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Posts Tagged ‘Wrap-up’

Listener No 4744: A Wrap-up by Kea

Posted by Dave Hennings on 20 Jan 2023

SCENE: The Editor’s office, December 2022.

There is a desk in the centre of the room. There is an in-tray on the desk. It is empty. There is a calendar for 2022 on the wall with 1st December highlighted.

There are two chairs: a big one is behind the desk and a small one in front of it. Editor is sitting on the big chair and Sub-editor on the small one. Both are staring intently at the in-tray which seems oblivious to their attention.

Sub-editor: Remind me why we’re looking at the in-tray.

Editor: I’m waiting for a letter from the Editor of the Times Saturday Review.

Sub-editor: Right. (He pauses.) Why?

Editor: I’ve got a puzzle coming up at the end of the month that requires him to rejig the puzzles section at the back. I’ve asked him if the Saturday Jumbo, Concise and Chess sections could be shrunk down to take up just a half page.

Sub-editor: Seems a bit extreme.

Editor stands up and goes over to the calendar.

Editor (pointing at 31st December): Our last puzzle this year is on New Year’s Eve and I’ve got a puzzle waiting to go that has a 48×3 grid.

Sub-editor: I don’t remember vetting that.

Editor ignores him and returns to his chair.

Returning their gaze to the in-tray, they see that a letter has materialised. Editor takes the letter, opens it and reads.

Editor: I suppose I’m not surprised. They’ve rejected my request. The Jumbo Editor had a hissy fit, and they also checked with John Green who said that if I expected him to check 400 strips of paper 18 inches long… well, you get his drift!

Sub-editor: Couldn’t we just have three 16×3 strips on top of one another?

Editor: I suppose.

Any similarity to actual editorial discussions is purely hypothetical.

A puzzle from our editor today. A couple of years since his last Listener (no 4624, World-beating), based on examples of “X is the best Y”, such as Laughter is the best Medicine. Mind you there was a Kea puzzle in the December Magpie which was a D grade, so I wondered what he had in store for us here. A long thin 48×3 strip for the grid is what it was and to be used as a scytale, the thickness of which was to be deduced. There were also a slew of thematic answers which were clued by wordplay only and would help with some endgame highlighting.

1ac Sailors’ patron died, having backed brief periods of expansion (8) had me googling the patron saint of sailors since I couldn’t see how Saint Nicholas could work in the clue. It turns out that, like many things that have saints, there were a few. One was St Elmo, but I dismissed that in the same way as St Nick. Of course, it would turn out to be he, with (ST ELMO + BO)< giving BOOMLETS.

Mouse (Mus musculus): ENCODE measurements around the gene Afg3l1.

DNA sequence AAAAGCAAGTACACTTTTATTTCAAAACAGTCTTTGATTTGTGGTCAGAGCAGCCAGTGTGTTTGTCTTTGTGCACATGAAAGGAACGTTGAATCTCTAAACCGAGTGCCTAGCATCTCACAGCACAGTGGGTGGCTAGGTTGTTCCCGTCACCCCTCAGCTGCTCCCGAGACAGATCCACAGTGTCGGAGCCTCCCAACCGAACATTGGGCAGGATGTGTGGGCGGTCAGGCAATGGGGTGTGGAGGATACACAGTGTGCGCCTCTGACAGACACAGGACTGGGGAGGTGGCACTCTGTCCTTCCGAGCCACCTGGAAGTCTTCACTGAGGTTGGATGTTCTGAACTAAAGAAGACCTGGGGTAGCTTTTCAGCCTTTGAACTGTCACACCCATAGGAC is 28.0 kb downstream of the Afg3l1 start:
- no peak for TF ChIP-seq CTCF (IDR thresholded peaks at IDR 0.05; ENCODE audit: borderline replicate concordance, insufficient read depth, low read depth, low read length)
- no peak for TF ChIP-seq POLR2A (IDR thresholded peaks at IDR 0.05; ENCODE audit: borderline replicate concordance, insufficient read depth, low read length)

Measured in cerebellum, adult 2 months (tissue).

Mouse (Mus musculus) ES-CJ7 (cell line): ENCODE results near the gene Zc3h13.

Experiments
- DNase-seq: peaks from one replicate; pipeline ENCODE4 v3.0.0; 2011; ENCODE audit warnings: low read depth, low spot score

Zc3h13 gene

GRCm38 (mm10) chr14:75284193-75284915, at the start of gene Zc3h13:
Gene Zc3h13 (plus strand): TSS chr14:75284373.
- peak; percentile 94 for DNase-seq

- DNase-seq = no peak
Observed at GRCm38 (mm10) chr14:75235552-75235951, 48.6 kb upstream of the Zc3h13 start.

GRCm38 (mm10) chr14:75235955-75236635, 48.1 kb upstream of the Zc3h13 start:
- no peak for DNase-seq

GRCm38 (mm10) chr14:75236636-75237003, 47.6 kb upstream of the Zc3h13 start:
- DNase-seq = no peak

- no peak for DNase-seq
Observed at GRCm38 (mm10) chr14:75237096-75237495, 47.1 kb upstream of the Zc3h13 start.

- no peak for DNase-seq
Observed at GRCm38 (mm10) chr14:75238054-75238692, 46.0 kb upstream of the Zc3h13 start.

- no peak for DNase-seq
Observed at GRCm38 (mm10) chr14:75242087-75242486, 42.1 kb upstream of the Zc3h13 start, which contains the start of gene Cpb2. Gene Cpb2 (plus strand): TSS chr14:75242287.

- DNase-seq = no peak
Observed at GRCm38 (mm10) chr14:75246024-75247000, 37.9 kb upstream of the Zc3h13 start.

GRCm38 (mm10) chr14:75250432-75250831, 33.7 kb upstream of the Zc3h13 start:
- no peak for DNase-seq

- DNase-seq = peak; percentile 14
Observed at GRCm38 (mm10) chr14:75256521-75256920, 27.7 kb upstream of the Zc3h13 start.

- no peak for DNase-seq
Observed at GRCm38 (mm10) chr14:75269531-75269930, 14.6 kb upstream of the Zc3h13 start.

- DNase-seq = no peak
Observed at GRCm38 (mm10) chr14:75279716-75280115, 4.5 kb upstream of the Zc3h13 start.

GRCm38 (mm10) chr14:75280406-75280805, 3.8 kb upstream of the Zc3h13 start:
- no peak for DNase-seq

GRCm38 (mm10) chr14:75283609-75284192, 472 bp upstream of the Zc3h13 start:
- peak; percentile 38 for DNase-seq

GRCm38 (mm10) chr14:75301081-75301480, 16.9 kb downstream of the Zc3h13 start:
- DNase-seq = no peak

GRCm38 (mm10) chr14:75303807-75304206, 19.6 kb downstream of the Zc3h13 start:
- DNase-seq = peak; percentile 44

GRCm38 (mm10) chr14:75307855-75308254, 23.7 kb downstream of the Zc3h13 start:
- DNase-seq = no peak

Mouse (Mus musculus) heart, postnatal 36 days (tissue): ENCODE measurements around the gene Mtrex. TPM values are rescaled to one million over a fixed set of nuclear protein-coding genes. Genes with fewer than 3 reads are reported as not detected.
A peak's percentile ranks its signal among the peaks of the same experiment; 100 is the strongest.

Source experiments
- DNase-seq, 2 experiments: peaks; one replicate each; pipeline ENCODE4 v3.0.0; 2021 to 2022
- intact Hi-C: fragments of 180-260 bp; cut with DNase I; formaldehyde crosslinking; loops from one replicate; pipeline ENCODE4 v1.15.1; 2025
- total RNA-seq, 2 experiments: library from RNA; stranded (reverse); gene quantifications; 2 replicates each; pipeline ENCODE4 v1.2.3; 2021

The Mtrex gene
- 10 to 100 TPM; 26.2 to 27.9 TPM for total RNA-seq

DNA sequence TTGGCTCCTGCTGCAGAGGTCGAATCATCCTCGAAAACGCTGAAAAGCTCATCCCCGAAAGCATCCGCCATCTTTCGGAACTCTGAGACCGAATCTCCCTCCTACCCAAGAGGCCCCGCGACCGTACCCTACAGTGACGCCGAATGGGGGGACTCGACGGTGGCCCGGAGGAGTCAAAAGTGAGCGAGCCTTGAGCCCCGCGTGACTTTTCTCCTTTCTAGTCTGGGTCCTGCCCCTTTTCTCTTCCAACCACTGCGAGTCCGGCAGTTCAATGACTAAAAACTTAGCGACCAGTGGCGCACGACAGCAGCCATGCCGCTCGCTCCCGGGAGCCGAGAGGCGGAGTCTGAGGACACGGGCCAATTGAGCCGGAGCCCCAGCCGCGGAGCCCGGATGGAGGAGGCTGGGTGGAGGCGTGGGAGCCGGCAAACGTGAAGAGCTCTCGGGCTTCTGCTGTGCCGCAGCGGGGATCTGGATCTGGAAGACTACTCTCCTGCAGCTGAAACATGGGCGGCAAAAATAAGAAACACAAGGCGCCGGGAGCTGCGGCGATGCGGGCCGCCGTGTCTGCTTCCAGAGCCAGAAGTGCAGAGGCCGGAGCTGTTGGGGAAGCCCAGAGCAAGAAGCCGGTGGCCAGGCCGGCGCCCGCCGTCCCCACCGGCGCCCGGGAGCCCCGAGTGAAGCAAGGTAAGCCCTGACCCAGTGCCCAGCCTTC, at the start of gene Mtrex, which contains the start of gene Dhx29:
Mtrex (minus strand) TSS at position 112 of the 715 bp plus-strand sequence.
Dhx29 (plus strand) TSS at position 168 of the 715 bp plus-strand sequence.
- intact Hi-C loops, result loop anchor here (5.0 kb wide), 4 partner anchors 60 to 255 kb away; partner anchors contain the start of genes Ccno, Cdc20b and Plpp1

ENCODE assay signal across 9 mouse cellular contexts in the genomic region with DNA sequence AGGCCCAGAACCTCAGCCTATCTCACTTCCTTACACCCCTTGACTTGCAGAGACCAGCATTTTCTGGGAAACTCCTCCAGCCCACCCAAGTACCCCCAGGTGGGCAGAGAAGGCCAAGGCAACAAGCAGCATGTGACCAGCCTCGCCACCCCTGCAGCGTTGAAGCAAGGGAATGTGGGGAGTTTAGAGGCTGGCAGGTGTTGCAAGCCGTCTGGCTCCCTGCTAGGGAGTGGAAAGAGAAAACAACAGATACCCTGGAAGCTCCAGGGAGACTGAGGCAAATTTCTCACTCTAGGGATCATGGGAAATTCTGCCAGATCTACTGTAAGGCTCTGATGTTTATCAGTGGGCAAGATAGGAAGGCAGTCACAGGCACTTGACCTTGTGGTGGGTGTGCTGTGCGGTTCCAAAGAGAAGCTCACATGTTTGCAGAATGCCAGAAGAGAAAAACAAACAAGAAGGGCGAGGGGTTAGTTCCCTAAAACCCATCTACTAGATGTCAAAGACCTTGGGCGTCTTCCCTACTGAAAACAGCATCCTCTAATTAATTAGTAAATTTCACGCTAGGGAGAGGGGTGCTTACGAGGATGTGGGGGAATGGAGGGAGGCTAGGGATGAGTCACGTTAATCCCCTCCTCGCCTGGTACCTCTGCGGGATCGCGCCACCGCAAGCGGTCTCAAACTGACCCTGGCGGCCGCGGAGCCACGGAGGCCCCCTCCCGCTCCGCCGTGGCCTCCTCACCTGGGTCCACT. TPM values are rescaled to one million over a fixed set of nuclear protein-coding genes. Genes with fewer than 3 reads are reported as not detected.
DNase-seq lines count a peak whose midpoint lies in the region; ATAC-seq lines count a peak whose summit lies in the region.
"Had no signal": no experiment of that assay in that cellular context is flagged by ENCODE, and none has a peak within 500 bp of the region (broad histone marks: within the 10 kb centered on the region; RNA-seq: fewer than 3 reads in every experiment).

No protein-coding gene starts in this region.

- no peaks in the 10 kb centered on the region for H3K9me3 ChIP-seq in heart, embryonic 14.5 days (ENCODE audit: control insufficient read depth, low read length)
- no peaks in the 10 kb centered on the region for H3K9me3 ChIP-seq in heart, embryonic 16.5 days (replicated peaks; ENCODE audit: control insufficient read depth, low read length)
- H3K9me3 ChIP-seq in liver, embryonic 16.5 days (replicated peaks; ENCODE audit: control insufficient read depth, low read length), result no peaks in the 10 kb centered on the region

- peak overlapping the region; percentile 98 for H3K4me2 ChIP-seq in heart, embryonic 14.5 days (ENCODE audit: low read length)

At expected the clues were a mixture of tough and straightforward. 6dn Discarded prospect taking in odorous room (12, two words) was thematic and led to VIOLENT STORM [VISTA around OLENT + RM]. That was fairly tricky, as was 30ac Female behind Save the Children Fund capturing heart of Hilary Duff (6) for SCLAFF [F after SCF around (Hi)LA(ry)]. Oh yes, and there was 1dn Bloody fool keeping stack in tree (12) for BRICKFIELDER [BF around RICK + I’ + ELDER]. I was also surprised that AT PLAY was not in Chambers.

It took a fair bit of jiggery-pokery to find that the scytale had a circumference of 13 cells. Once the grid was complete, the windy nature of the answers given by only wordplay was evident. I was probably quite lucky to suss that the windiness work alluded to Margaret Mitchell’s novel, Gone with the Wind. Well, the only quote I recalled from that film was “Frankly my dear, I don’t give a damn.”

A quick google revealed the true closing words to be “After all, tomorrow is another day”. A scan of the grid soon identified TOMORROW IS ANOTHER YEAR running diagonally upwards from the second cell of the bottom row and cycling through every seventh.

It seems that every new year recently has started with people saying that it’s got to be better than last year. This year was no exception in my view.

Thanks for a novel (no pun intended) and very enjoyable puzzle, Kea.

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